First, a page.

A Christian Bride of Mosul, Iraq, 1903 (Photo of the Day)

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The girl in the centre of the picture is a Christian bride decked out in her wedding costume. The gold coins, necklaces, and girdle are her dowry.

Caption: A Mosul Bride: The girl in the centre of the picture is a Christian bride decked out in her wedding costume. The gold coins, necklaces, and girdle are her dowry.

From M. E. Hume-Griffith and A. Hume, Behind the Veil in Persia and Turkish Arabia: An Account of an Englishwoman’s Eight Years’ Residence Amongst the Women of the East (1909).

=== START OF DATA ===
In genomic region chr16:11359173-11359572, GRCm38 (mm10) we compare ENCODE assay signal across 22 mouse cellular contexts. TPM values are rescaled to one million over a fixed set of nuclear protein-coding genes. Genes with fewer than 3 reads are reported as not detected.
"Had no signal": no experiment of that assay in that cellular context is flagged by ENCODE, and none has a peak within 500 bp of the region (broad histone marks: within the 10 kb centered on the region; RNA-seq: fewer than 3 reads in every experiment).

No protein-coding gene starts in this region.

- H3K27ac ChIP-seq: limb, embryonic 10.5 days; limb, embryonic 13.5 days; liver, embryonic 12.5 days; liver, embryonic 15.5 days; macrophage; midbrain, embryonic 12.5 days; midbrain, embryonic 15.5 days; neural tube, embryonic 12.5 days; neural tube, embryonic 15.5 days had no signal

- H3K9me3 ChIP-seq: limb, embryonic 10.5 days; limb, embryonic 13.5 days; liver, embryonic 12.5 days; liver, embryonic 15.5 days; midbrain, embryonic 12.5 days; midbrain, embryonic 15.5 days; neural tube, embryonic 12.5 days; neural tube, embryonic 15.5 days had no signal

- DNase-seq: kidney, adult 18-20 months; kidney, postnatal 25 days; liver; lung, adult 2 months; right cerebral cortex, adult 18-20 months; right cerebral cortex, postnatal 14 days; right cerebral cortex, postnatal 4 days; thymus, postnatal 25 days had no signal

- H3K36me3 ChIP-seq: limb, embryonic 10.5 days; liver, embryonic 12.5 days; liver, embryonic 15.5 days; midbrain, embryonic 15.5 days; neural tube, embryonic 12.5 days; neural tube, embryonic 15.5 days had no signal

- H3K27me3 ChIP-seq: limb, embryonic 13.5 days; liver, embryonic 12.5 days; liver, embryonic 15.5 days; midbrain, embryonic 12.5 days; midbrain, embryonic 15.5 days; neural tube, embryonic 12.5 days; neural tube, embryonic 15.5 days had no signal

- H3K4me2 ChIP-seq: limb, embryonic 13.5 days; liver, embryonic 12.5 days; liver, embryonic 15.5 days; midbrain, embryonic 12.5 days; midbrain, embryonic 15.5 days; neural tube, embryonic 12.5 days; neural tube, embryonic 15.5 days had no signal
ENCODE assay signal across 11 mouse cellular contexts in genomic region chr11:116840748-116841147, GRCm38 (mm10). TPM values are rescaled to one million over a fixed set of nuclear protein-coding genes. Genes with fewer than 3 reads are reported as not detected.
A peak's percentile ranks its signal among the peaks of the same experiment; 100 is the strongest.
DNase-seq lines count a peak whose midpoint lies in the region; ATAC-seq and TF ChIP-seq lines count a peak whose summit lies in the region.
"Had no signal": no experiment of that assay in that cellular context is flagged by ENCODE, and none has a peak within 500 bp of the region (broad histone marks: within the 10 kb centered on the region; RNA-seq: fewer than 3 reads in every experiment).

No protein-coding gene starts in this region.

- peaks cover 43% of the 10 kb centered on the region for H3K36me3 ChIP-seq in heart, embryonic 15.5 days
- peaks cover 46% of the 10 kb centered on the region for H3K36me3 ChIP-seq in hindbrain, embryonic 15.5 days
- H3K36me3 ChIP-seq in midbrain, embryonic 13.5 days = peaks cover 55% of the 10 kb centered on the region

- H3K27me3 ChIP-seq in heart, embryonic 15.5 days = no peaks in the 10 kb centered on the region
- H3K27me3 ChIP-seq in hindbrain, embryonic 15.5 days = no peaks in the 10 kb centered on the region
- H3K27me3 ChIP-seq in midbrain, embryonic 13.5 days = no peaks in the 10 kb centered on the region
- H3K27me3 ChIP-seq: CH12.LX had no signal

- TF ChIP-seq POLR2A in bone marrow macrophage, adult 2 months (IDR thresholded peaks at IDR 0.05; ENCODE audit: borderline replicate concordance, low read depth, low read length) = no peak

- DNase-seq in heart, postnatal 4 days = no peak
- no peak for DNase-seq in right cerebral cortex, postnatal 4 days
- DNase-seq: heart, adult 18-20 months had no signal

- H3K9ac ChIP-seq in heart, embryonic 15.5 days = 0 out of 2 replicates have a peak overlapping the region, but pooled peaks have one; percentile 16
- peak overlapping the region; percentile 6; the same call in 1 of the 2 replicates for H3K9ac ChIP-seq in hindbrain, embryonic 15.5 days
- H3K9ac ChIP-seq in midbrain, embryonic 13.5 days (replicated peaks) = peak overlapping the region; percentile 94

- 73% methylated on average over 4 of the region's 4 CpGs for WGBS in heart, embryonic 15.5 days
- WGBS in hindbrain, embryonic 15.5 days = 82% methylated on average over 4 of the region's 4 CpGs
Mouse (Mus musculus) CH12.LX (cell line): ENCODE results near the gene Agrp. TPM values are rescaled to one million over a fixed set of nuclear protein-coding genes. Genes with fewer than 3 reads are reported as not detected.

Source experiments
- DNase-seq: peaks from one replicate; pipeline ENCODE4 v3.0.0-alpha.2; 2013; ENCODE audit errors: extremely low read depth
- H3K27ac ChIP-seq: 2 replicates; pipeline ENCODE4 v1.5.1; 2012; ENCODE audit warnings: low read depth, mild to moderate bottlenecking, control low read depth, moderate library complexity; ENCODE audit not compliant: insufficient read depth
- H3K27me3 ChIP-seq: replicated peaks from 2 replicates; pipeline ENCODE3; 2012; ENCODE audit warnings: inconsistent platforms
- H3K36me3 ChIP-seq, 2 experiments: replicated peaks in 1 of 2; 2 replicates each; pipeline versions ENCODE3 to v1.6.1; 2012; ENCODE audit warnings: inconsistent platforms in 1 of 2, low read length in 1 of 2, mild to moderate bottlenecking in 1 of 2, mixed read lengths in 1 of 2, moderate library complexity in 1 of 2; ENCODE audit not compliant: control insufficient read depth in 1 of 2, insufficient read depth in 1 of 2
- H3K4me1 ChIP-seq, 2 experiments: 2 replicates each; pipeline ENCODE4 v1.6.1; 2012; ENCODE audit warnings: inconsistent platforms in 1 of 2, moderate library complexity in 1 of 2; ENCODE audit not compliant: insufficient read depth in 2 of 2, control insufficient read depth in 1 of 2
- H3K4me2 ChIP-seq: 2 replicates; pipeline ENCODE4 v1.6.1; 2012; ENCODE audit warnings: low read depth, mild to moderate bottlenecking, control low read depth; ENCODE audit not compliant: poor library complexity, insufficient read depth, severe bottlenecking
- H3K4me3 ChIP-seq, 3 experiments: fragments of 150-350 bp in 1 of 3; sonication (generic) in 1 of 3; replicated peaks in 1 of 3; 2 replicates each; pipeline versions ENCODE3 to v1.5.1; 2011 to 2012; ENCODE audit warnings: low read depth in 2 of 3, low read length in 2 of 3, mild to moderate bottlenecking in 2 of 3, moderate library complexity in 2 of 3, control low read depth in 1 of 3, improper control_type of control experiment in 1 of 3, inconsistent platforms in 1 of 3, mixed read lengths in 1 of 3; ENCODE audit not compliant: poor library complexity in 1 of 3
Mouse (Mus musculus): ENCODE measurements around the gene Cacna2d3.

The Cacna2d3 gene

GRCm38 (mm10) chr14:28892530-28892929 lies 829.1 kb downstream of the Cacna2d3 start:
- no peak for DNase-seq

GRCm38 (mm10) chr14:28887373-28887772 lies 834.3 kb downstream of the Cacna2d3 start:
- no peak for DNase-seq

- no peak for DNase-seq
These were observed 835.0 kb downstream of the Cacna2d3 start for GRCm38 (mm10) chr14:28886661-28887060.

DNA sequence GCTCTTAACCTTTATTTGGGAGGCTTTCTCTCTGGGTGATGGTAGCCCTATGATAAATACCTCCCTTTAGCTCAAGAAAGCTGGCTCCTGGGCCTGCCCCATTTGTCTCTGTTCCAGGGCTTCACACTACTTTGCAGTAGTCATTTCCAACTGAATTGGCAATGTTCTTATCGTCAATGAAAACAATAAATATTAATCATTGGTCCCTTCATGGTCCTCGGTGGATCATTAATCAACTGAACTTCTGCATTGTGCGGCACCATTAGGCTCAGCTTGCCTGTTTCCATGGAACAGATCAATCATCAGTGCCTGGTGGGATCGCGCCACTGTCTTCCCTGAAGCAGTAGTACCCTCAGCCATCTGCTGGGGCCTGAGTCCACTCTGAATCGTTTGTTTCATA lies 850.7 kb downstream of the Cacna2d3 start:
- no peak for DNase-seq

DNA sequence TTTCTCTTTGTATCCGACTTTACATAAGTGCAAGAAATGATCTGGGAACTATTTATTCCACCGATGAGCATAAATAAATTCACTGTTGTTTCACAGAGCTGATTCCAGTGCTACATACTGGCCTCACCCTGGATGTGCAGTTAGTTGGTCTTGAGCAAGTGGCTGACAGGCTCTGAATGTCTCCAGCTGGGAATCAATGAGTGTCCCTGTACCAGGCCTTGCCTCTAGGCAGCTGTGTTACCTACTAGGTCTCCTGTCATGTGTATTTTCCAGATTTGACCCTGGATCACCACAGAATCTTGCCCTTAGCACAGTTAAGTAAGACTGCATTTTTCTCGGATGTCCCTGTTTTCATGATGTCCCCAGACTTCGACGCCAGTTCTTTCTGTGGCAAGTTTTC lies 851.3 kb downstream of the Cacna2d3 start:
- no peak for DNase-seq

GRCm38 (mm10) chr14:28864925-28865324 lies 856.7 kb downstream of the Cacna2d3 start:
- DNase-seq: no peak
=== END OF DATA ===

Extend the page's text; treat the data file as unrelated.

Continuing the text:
Iraq’s population in 1900 was probably around 3 million. About 3% of Iraqis have been Christian in recent times, or about 90,000 at the time this picture was taken. Iraq had come to be substantially Christian and Aramaic-speaking by 600 CE ["AD"], though it likely had large Zoroastrian, Gnostic and pagan communities as well at that time. After the Muslim Arab conquest of the seventh century most Iraqis gradually adopted Islam. At the time of the American invasion and occupation of Iraq in 2003, there were probably about 800,000 Christians in a population of 25 million. It is said that about half of those left during the period of American rule, though since many went to Syria, it may be that large numbers have now been forced back to Iraq.

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